There are many reasons why you may have issues with your bowels. Many people can have bowel problems that cause diarrhoea or constipation but knowing the cause can sometimes help to either improve or resolve the symptoms. Diarrhoea or constipation can be a side effect of some of the treatments given to treat lymphoma.
There may be a few causes for these side-effects:
- The lymphoma itself
- Immunotherapy therapy
- Stress due to diagnosis and treatment
What is diarrhoea?
Diarrhoea is when you experience frequent, loose, or watery bowel movements, also called stools. It usually occurs in the first few days after each treatment, however some patients can have this for longer periods of time. There are some drugs that can cause severe diarrhoea.
Healthcare professionals use grades to describe the severity of diarrhoea.
- Grade 1 – increase of less than 4 stools per day
- Grade 2 – is an increase of 4-6 stools per day
- Grade 3 – 7 or more stools per day, an inability to control bowel movements and a reduced ability to care for daily needs
- Grade 4 – is a life-threatening condition that requires medical care straight away
Possible causes of diarrhoea
There are a number of different causes of diarrhoea for patients with lymphoma. These can include:
- Chemotherapy kills rapidly growing cells, such as cancer cells. Some healthy cells in the body also divide and grow rapidly, including the cells that line the inside of the digestive system. This can result in diarrhoea as less water and nutrients (from food) can move from the gut into the body, The extra water in the gut causes loose or watery stools.
- Immunotherapy: some immunotherapy can cause an inflammatory response to the bowel that may cause diarrhoea
- Radiation to abdomen or pelvis
- Anxiety or stress
- Surgery on the small or large bowel or pelvis
- Infection: cancer weakens the immune system, which means infections are higher in patients including stomach bugs and viruses
- Antibiotics, antacids containing magnesium, anti-nausea medicines, laxatives, or stool softeners. Maxalon can cause diarrhoea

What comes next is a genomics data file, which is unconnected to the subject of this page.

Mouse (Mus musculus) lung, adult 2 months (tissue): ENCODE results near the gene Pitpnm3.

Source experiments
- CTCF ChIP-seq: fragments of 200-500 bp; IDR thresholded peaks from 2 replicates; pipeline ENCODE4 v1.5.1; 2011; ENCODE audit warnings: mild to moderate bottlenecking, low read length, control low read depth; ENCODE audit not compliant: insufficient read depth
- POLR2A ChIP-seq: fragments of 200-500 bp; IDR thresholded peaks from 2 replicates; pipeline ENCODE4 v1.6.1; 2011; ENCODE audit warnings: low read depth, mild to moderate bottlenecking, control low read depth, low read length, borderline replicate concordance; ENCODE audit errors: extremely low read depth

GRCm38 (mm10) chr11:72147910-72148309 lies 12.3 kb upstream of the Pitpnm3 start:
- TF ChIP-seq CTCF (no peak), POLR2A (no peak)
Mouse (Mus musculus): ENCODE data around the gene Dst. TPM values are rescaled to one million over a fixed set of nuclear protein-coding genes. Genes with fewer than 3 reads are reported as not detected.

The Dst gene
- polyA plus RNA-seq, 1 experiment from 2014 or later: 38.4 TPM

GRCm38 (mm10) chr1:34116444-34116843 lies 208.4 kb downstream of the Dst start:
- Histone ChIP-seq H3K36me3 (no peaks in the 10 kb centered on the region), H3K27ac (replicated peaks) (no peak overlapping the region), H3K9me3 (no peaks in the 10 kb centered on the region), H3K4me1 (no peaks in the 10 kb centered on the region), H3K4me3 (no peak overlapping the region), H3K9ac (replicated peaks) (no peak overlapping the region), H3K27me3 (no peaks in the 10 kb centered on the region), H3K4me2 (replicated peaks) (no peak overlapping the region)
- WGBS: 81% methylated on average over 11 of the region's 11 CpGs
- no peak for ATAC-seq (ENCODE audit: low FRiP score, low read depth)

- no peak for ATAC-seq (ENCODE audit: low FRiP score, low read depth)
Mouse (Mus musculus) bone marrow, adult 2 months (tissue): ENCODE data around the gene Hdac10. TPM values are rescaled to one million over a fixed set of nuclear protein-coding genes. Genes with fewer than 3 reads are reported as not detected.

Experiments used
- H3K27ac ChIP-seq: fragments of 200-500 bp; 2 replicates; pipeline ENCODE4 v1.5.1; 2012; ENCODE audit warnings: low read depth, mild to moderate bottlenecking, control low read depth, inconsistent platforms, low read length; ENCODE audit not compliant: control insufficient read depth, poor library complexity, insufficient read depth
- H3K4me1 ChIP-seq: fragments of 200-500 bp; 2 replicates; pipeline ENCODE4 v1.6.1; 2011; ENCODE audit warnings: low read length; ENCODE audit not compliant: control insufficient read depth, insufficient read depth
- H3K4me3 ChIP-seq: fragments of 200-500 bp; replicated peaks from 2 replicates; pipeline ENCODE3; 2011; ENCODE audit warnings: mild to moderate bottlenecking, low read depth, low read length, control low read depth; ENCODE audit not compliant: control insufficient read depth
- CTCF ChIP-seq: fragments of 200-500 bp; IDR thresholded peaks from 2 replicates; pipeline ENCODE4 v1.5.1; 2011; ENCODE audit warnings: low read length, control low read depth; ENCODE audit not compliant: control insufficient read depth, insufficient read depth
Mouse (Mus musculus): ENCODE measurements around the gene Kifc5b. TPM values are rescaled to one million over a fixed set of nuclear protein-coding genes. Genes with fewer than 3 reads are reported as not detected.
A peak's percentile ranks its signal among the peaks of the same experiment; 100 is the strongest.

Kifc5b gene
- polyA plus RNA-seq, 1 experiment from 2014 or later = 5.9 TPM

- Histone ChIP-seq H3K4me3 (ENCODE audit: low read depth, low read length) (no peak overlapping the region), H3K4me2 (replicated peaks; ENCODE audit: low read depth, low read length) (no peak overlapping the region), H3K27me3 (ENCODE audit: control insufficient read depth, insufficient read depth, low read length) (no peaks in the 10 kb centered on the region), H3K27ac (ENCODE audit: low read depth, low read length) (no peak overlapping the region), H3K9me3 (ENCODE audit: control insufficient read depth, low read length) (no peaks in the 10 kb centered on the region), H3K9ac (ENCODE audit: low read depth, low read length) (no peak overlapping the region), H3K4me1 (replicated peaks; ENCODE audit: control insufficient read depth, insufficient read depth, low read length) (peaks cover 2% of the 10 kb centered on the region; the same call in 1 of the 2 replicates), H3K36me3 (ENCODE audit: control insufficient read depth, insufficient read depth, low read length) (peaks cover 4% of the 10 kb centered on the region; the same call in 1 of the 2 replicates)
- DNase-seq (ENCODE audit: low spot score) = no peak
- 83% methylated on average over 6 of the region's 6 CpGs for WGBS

Risk factors with having diarrhoea
Although uncomfortable, mild diarrhoea usually does not cause serious problems. However, ongoing or severe diarrhoea can cause dehydration. Dehydration is a condition that happens when the body loses too much water. It may lead to other health complications.
Signs of dehydration are:
- Lightheaded or dizzy or confused
- Heart feels as if it is skipping or going very fast
- A severe headache
- Urine changes – less than usual, or it is a very dark colour
Prevention and treatment of diarrhoea
It is best to speak to the doctor or cancer nurse about the diarrhoea symptoms. The treatment options will depend on the cause of the diarrhoea and patients should also keep a record of the number of bowel motions to report to the health team.
Ask the doctor or cancer nurse about medications to help prevent diarrhoea.
If severe diarrhoea is caused by chemotherapy or immunotherapy treatment, the medical team needs to know. This may be an adverse reaction to the treatment.
Contact your doctor or nurse immediately if you have:
- A temperature of 38 C or higher
- Uncontrolled diarrhea even after taking anti-diarrhea medication
- Blood in bowel motions
- Severe stomach pains and bloating
- Sudden or new vomiting
- Signs of dehydration
Other ways to help diarrhoea
- Avoid high fibre diet such as raw vegetables or fruit
- Avoid greasy, fatty, or fried foods
- Avoid dairy
- Avoid whole grains bread and cereals
- Eat small frequent meals
- Limit food and drinks with caffeine
- Increase fluid intake
- Medication such as Imodium
- Choose bland diet
- Limit alcohol
- Avoid caffeine
What is constipation?
Constipation is abnormally delayed or infrequent passage of usually dry, hardened stools. It is defined as having fewer than 3 bowel motions a week. This may vary from person to person.
Possible causes of constipation
- Some chemotherapy drugs cause constipation as the nerve supply is affected for a while. Some painkillers and anti-nausea medications can make it worse.
- A tumour that presses on the spinal cord and the abdomen may also cause constipation.
- Low amounts of fruit and fibre in the diet
- Low fluid intake
Prevention and treatment
- Eat more foods containing fibre
- Increase fluid intake. 2 to 3 litres a day unless told otherwise by the doctor
- Exercise 30 minutes a day unless otherwise instructed by the doctor
- Follow bowel regimen given by the doctor
- Laxatives as per doctor’s orders
- Address depression and anxiety as this may cause constipation